Supplements for esports: what you need to boost your performance

The science has spoken: supplements can improve player performance in esports.


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You’re seconds away from taking down the enemy Nexus. On the edge of your seat, eyes flickering across the screen, you try not to think about sore neck muscles or heavy eyelids. You can almost see yourself at the Worlds in China. The turret comes out of nowhere. The screen goes grey.

So close. If only you hadn’t lost focus.

Would supplements have made the difference? Could a few pills or a fruity drink made from powder really have helped you to keep your concentration for those final few minutes?

The short answer is… maybe.

The use of health supplements and nootropics to improve player performance is rising in the esports world. With more and more players taking vitamins, minerals, and other natural compounds touted to improve individual gameplay performance, you might be wondering if you should be too.

Nobody wants to miss out on a competitive edge—especially one that’s scientifically proven, safe, and even shown to improve your general health as well as your gameplay.

Sounds like a no-brainer, right?

But are supplements for esports all they’re hyped up to be? And are they worth your hard-earned money?

How do they work?

The basis for supplementation in esports can really be boiled down to one sentence: by improving your general wellness and cognitive function, you will improve your gameplay. It’s as simple as that. When you’re at full health, you feel alert, concentrated, and energetic—exactly how you want to be feeling at game-time.

So which supplements do I need to take?

If you eat half a greenhouse’s worth of fruit and vegetables every week, sleep 10 hours a night, and dance around in the sunshine every day, none. For the rest of us, below is a list of supplements that would likely be of some benefit (There are a lot of esport supplements on the market, but these are my chosen winners):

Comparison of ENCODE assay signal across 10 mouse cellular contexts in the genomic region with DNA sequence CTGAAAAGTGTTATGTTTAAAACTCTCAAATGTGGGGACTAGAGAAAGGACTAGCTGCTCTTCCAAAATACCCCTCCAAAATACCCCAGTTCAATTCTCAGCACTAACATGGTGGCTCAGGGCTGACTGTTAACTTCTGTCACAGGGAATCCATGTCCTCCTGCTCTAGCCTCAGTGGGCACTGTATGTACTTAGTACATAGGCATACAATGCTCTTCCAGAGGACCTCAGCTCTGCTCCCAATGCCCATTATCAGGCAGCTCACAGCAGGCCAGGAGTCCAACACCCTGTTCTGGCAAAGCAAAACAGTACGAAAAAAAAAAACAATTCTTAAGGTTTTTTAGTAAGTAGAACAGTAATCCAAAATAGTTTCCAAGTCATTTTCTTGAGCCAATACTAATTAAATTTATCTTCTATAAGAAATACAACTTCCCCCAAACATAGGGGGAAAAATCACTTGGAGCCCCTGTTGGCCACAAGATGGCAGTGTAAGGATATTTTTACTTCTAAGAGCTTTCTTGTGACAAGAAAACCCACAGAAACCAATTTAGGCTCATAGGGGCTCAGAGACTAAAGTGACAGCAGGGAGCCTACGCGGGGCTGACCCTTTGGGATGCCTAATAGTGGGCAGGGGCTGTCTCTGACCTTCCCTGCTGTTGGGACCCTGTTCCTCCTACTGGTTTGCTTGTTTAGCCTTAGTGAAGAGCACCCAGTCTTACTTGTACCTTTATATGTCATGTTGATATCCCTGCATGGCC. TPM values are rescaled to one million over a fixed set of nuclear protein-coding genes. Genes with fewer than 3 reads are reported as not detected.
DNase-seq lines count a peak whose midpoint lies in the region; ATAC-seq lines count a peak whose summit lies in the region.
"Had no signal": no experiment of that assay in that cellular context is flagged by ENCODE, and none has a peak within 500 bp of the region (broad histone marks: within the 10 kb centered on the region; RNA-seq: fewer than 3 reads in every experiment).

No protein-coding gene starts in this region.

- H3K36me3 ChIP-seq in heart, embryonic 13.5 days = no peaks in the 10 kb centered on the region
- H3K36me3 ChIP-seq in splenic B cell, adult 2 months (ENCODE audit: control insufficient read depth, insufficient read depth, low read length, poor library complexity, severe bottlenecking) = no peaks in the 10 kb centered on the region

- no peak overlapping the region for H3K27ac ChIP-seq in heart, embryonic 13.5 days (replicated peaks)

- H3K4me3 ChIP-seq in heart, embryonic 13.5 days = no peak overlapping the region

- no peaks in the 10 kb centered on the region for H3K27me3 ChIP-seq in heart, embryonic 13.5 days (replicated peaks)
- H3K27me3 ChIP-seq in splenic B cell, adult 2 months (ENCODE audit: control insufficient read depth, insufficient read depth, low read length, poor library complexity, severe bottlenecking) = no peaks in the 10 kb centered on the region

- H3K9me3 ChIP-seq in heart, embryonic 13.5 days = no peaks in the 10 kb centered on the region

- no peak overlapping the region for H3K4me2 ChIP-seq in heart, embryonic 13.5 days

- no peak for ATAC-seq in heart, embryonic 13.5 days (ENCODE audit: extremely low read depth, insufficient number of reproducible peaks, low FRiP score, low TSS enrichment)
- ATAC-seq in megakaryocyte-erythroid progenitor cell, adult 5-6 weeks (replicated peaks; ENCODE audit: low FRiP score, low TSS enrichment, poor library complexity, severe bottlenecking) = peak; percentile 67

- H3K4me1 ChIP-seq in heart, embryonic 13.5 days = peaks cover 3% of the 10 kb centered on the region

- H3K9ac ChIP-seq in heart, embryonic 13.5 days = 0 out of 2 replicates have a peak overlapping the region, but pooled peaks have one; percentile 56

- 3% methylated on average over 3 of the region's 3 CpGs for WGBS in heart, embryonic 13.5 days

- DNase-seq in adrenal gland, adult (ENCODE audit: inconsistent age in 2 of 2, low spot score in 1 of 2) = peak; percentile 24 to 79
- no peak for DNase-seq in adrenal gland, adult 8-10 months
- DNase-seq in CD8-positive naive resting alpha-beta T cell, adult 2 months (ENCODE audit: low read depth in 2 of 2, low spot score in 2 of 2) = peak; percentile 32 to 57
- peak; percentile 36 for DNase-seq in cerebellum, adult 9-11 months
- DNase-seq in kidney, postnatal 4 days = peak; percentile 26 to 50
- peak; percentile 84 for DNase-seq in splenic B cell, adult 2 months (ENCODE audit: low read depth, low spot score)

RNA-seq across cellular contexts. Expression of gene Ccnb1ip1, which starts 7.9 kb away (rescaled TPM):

• Vitamin D3: Vitamin D deficiency is extremely common. While the body actually makes its own vitamin D, it needs exposure to sunlight in order to do so. Barriers to year-round sunlight include but are not limited to: living in Canada and being a gamer. Taking a vitamin D3 supplement can do wonders for bone health and helps to maintain a healthy immune system. A sick gamer is a bad gamer. vitamin D is your friend.
  • Fish oil: Unless you’re eating oily fish two or three times a week, you’re probably not getting enough omega-3 naturally to reap its many benefits. In addition to possibly reducing cholesterol and contributing to heart health, some research has suggested that fish-oil supplementation can improve short-term memory in those who are deficient. Ever look at the map, then forget where you’re going a minute later? I’ve forgotten my point. . .better go take some fish oil.
  • Ginseng: Several clinical trials have shown improved cognitive function as well as a reduction in perceived fatigue with supplementation of Panax ginseng. Ever find yourself tired and unfocused as the game goes on? Ginseng could help.
  • Caffeine: You already know this one. We’ve all been there: You have a bad night’s sleep before a competition. . .You wake up groggy and slow. . .Only coffee can save you now. Caffeine is effective when it comes to counteracting sleepiness, and can therefore help your game. Just be careful with dosage—shaky hands and anxiety don’t make a good player. Fifty to 100 milligrams is generally optimal. Avoid sugary drinks. They will only spike your blood sugar and lead to a crash.
Caffeine can help wake you up, but sugar-laden energy drinks can lead to spikes and crashes and are best avoided. Photo by monkeybusinessimages/iStock/Getty Images Plus

What about stacks/multivitamins?

There is an endless range of multivitamins and gamer-targeted supplement bundles available on the market. Most of these stacks are made up of several cognitive enhancers (with varying degrees of scientific support behind each), all bundled together into an easy to drink or swallow product. While convenient, in a lot of cases the truth is: you’re probably already getting half of the contained ingredients from your diet.

Take-home message

Supplements can improve player performance in esports. The science has spoken. But before you go rushing out to buy every supplement on the market, ask yourself a few specific questions. The answers will guide you to more effective, more economical supplement purchases. Do you eat oily fish regularly? Do you bask in the glory of an endless summer?

No and no? You could probably do with picking up some fish oil and vitamin D.

Do you find yourself losing focus during competition, despite doing your best to exercise regularly and eat a well-balanced diet?

Yes? Perhaps some ginseng and an extra shot of espresso will be the fuel you need to bring your game to the next level. You won’t know anything for sure until you try it for yourself. And unlike competition day, you’ve got very little to lose. 

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